Table 3

Apparent nitrogen retention (ANR), apparent fat digestibility (AFD) and apparent metabolisable energy (AMEn) in feed samples

Treatment diet

Apparent nitrogen retention (%)

Apparent fat digestibility (%)

Apparent metabolisable energy (N-corrected) (kcal/kg)

Diet 1 (control)

48.16b

63.05

3005.82

Diet 2 (K6FM)

77.31a

82.40

3277.05

Diet 3 (K82FM)

85.82a

88.20

3445.42

Diet 4 (K6:K82FM)

55.42b

72.92

3255.58

Diet 5 (CMFM)

45.70b

68.76

3148.77

P value

0.0009

0.9089

0.9793

Pool ± SE

11.4751

32.2577

949.0794

Diet 1 = corn soybean meal + 10 % CFM; Diet 2 = corn soybean meal + 10 % K6FM; Diet 3 = corn soybean meal + 10 % K82FM; Diet 4 = corn soybean meal + 10 % K6:K82FM; and Diet 5 = corn soybean meal + 10 % CMFM

a,bMeans within a column with different superscripts differ significantly (P < 0.05)

There were no significant differences in the AFD and apparent metabolisable energy among the treatments (P > 0.05). However, Diet 3 (K82FM) showed the highest AMEn, 440 kcal/kg higher than Diet 1 (CFM). This indicated that the feather meal prepared by keratinase at high temperature and pressure increased the metabolisable energy levels of the broilers. The results revealed that K82FM was a good alternative protein source, with high levels of AFD and AMEn.

In vivo digestibility, metabolisable energy and protein (nitrogen) retention of the enzymatic treated feather meal showed an inverse relationship with in vitro pepsin digestibility. However, the amino acid content of the feather meal with enzyme treatments was higher than without the treatment (Table 2). Papadopoulos (1987) concluded that pepsin digestibility should not be considered in the evaluation of feather meal as a poultry feed. Although the trends in values were similar, there was poor correlation between in vitro and in vivo tests of protein quality, therefore care should be taken when comparing reports in which different methods of testing have been used.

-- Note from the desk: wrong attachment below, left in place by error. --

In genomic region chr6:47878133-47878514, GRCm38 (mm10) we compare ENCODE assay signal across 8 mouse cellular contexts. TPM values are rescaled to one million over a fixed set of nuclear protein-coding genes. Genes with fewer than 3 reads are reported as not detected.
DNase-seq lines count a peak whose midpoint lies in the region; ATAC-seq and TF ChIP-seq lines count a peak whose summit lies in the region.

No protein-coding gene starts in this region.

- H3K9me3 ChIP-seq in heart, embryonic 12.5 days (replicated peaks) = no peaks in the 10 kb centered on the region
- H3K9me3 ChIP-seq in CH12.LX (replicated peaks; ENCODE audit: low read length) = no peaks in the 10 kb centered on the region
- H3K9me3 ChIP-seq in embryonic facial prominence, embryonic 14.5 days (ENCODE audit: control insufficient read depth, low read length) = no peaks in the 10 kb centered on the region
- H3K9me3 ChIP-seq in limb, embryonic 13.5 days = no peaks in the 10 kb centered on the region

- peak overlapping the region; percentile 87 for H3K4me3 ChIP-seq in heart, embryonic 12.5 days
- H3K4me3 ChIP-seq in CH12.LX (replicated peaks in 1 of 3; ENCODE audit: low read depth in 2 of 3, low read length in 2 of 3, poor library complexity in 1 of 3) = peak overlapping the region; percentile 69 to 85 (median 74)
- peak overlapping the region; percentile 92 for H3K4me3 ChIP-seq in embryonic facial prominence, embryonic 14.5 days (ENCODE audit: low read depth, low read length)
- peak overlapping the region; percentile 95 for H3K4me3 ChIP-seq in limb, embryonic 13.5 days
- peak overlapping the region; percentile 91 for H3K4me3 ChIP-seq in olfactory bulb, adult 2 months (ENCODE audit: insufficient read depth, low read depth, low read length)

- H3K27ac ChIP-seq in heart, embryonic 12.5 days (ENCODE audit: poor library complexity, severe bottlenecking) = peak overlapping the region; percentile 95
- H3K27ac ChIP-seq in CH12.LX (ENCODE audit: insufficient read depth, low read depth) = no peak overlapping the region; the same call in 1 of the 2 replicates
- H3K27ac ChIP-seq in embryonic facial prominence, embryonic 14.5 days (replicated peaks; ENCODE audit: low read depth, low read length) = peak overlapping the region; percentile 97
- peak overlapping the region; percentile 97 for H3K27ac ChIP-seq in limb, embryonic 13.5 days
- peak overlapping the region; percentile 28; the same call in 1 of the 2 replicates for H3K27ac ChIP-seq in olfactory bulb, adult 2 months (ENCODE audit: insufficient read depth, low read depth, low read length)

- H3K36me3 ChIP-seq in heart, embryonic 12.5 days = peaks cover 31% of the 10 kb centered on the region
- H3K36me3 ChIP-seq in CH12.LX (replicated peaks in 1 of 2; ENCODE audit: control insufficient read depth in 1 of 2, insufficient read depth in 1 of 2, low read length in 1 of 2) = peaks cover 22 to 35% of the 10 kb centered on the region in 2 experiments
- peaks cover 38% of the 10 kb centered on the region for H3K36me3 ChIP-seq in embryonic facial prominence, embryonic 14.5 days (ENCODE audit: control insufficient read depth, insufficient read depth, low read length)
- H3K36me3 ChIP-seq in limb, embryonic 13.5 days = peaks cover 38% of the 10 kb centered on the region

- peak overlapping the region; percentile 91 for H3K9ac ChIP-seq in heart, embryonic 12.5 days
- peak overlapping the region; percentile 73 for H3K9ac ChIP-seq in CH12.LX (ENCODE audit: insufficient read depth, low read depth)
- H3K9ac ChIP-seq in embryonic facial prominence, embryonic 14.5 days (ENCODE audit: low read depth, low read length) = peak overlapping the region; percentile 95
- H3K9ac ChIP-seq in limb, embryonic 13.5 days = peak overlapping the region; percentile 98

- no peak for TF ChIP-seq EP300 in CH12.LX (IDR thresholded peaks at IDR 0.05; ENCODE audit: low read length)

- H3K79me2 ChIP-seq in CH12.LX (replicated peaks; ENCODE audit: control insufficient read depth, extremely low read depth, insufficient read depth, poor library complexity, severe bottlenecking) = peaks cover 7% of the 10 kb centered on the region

Conclusions

The feather meals prepared from hydrolysis reactions using concentrated crude K6 and K82 keratinase were tested for nutrient digestibility in the broiler chicks. Results showed higher ANR for K6FM and K82FM in vivo. Nevertheless, crude protein and total amino acid contents of K82FM were highest compared against the other feather meal treatments. The value of pepsin digestible protein (PDP) of the feather meal produced from the commercial enzyme (CMFM) was the highest, but K6FM and K82FM were found to improve the ANR of the chicks better than CMFM. There were no significant differences in apparent metabolisable energy among the feather meal treatments, however K6 and K82 keratinase feather meal treatments showed higher AMEn than the commercial enzyme feather meal treatment (180 kcal/kg). Therefore, the K6 and K82 keratinase showed potential use for industrial feather meal production.

Methods

Enzyme preparation

K6 keratinase and K82 keratinase were prepared from B. licheniformis KUB-K0006 and B. pumilus KUB-K0082, respectively. The fermentation medium contained (g/l) NH4Cl (0.5), NaCl (0.5), K2HPO4.3H2O (0.354), KH2PO4 (0.4), MgCl2·6H2O (0.24) and feather meal (10 % w/v), with initial pH at 7.5. The production was performed in a 200 l fermenter (FM-300A, B.E. Marubishi, Japan), aeration rate 1.0 l/min, agitation speed 250 rpm at a temperature of 37 °C for 24 h. Inoculation volume was 5 %. The cell-free media were concentrated by membrane ultrafiltration with 30 kDa molecular weight cut off (Sartorius model SM 17546, Germany). The activity of crude concentrated K6 and K82 keratinase was measured by the hydrolysis of milled feather (Lin et al. 1992).

Feather meal production

Feather meals were prepared at industrial scale production (3.8 tonnes feather/batch). The concentrated crude K6 keratinase, K82 keratinase, K6:K82 (5:1) and commercial enzyme were used in the feather meal production. A total of 3.8 tonnes of native feathers were collected from the slaughter house of B. Foods Product International Co., Ltd. (Thailand) and then transferred into a cooker/drier with keratinase enzyme (493,600 U/batch). The feathers were incubated at 60 °C for 1 h and then autoclaved at 130 °C for 20 min. After hydrolysis, the feathers were dried to 10 % moisture content (maximum value) and hammer milled to obtain 3 mm particle size. The feather meal was stored in a silo. The samples were analysed; moisture (ISO 1999), crude fat (AOAC 2000), ash, protein, pepsin digestibility and amino acid profiles (AOAC 2005) at Betagro Science Center Co., Ltd. (Thailand).

Diet

A corn soybean meal diet was formulated at 20 % crude protein, 8.25 % fat and 3.86 % fibre (Table 4). A corn soybean meal diet was formulated to provide similar nutrient profile according to the broiler’s nutrient as recommended by National Research Council (NRC, 1994). Five diets included CFM (non-enzymatically treated feather meal), K6FM (K6 keratinase treated feather meal), K82FM (K82 keratinase treated feather meal), K6:K82FM (K6 and K82 keratinase (5:1) treated feather meal) and CMFM (commercial enzyme treated feather meal). The feather meal from each treatment was added to replace corn soybean meal diet at 10 % (w/w). All diets were prepared in crumble form and contained chromic oxide (0.3 %) as a digestibility marker.